Recent articles in the Huffington Post have argued that Muslim students are dodging issues of ‘campus radicalisation’, because Muslim speakers of various affiliations have been invited to speak on campus. As a member of – Hizb ut-Tahrir [The Liberation Party] – who has been invited to participate in numerous debates and events at universities, I consider such arguments as a clear admission of defeat. Rather than engaging Muslim speakers and students in direct debate, time and again we have seen liberal activists put their efforts into getting talks cancelled and speakers barred.
Last week on Thursday 17th February, I was due to speak at a debate on the financial crisis, however the event was called off by the University of Westminster, who cited the “threat of violence” breaking out due to actions by secular activists, and an inability to protect the speakers and attendees.
If these are the types of tactics that liberal fundamentalists resort to in British universities today, then it’s a poor look out for intellectual discourse on campus – resembling the tactics of fascists who cannot win their case through argument; and who cannot find a legal basis to criminalise the arguments being propagated.
In February 2010 the University of Westminster also decided to cancel a discussion on the “Swiss Minaret Ban” which I had been invited to speak on. On this occasion the other speaker was a respected academic and head of the Swiss think-tank ReligioScope – Jean-Francois Mayer.
Dr Mayer, who had traveled from Switzerland specifically for the event, was surprised that a University would take such steps. Fortunately, an alternative venue was found and the event proceeded successfully, although many Westminster students who planned to attend could not because of the short notice.
The above and this weeks cancelled debate are merely some of those that I personally have been involved in, there are numerous others, sadly too frequent to list here. Ironically the Universities’ Academic freedom working group published guidance notes in February of 2011 which were supposed to outline how universities would minimise their interference student events, in line with their legal responsibilities under the Education Act (1986).
Due to the previous cancellations and interference in past debates, the student society which invited me were scrupulous in following all of the University’s administrative policies. I was given the go ahead to speak, and like the other participants signed the speakers’ guideline document.
Similarly any five minute conversation with the Metropolitan Police could easily confirm that there has never been violence at any of the hundreds of lectures, debates, vigils or peaceful protests organized by, or involving speakers of Hizb ut-Tahrir in the UK over the past 25 years.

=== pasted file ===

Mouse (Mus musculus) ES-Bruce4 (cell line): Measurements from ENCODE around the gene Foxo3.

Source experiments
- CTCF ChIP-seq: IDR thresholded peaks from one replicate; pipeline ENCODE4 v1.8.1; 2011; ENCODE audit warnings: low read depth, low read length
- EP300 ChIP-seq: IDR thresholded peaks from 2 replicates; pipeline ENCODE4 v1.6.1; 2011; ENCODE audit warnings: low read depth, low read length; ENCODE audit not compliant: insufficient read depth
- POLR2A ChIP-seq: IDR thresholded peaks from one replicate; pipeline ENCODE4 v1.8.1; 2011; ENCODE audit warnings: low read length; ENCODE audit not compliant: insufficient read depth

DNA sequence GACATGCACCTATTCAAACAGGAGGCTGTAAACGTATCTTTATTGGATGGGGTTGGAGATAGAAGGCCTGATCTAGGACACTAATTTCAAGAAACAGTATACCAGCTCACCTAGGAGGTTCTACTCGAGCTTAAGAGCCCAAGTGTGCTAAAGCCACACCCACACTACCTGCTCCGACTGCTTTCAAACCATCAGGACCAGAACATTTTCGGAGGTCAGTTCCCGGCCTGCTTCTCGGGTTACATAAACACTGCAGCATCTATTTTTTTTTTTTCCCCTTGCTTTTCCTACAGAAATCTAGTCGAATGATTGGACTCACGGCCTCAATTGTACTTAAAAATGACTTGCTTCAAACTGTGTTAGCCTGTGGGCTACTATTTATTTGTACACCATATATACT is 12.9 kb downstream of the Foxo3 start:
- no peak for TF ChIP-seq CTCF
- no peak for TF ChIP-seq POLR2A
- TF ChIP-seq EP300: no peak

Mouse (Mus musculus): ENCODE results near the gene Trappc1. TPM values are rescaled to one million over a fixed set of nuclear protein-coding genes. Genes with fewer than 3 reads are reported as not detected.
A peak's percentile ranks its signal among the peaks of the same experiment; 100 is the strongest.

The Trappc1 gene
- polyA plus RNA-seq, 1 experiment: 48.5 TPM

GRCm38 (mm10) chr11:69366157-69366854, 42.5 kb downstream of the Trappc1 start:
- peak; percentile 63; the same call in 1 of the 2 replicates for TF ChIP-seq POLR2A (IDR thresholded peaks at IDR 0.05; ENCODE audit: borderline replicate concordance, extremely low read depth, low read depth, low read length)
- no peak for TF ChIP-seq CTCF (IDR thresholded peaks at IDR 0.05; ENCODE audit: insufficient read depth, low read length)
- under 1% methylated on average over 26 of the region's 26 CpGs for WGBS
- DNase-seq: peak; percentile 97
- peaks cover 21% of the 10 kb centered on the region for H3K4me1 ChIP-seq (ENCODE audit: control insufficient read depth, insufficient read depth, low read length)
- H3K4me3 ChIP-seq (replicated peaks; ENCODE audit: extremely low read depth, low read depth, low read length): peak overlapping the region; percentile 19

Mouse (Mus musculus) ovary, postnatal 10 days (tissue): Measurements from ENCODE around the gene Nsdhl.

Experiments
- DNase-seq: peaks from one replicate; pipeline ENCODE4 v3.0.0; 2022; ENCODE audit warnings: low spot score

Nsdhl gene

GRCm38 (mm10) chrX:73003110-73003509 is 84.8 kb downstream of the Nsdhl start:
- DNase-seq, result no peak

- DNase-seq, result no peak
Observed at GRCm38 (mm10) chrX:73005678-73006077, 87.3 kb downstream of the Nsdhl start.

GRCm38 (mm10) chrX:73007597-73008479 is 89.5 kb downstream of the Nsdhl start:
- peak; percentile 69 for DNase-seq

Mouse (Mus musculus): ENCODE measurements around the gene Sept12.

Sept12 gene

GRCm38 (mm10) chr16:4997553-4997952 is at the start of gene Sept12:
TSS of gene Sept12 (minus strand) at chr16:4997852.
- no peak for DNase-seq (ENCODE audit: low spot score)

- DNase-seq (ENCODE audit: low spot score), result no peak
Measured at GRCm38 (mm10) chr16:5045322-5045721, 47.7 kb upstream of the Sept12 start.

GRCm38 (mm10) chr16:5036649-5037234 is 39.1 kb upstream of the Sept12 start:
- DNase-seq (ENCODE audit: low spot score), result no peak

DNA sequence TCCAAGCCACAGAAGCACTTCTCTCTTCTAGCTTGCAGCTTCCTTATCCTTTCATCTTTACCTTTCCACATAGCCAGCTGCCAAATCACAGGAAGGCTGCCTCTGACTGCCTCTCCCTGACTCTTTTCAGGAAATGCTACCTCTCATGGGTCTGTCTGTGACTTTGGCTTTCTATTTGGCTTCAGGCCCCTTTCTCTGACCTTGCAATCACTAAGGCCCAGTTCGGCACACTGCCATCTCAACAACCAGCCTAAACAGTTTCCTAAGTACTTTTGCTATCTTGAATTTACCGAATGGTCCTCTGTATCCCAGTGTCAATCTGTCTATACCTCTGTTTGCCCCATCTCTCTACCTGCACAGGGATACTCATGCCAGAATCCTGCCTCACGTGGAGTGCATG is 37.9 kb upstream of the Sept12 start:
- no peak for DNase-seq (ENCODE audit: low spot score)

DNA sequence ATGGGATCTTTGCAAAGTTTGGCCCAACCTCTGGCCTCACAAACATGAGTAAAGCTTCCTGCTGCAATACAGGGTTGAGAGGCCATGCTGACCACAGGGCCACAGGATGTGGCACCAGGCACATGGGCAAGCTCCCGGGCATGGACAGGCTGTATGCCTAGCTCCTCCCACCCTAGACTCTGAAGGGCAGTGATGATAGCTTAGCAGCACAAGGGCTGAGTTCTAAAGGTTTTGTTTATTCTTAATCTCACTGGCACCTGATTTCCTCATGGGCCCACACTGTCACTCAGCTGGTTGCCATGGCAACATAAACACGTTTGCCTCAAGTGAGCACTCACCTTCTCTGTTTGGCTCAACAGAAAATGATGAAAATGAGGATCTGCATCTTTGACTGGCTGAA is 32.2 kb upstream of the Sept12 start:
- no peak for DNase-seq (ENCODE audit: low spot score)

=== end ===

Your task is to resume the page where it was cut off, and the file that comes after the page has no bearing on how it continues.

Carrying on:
It seems ridiculous that a serious debate on a key global topic was cancelled due to a tiny handful of disgruntled secular activists (hardly on the scale of the student demonstrations over university fees).
The title of the debate: Economic Future: The Real Solutions? Capitalism? Islam? Socialism? – indicated that a spectrum of views would be represented on the panel, in order to examine relevant alternatives.
It is not unusual that I was asked to speak since I have just edited a booklet on the Gold Standard as well as edited another three years ago on the global financial crisis. I have also debated with Norman Lamont, Matt Frei, representative of the World Bank and others on issues pertaining to Islam and economics.
In a world in which Western economies have stalled, unemployment is growing, discontent spreading, and bankers still protected and seemingly above the law; surely opportunities to debate the various options open to governments, policy makers and the public must be pursued vigorously? Yet the University of Westminster chose to close its doors. Why?
The only rational explanation for the canceling of this type of event lies with the growing liberal intolerance of alternative thought. Rather than participate and defeat opposing ideas, UK universities are under increasing government pressure to silence Islamic political and economic thought, particularly with interest in real change in the Middle East high on everyone’s agenda.
This is a stance shared by the FBI, who it was recently reported, have decided advocacy of a Gold Standard currency is a criteria for ‘extremism’. So by their standards this would indeed have been campus radicalization, as would have organizing a speech on the same subject by Republican Presidential candidate Ron Paul or Lord Rees-Mogg!
Rather than risk losing the game it seems liberal fundamentalists and spineless university administrators have decided to take the ball away. The longer they persist in such tactics, the more they will be ridiculed for their protestations of cherishing freedom for all.
Jamal Harwood is a regular contributor to New Civilisation. He is a lecturer in Finance, and a member of the UK Executive Committee of Hizb ut-Tahrir Britain.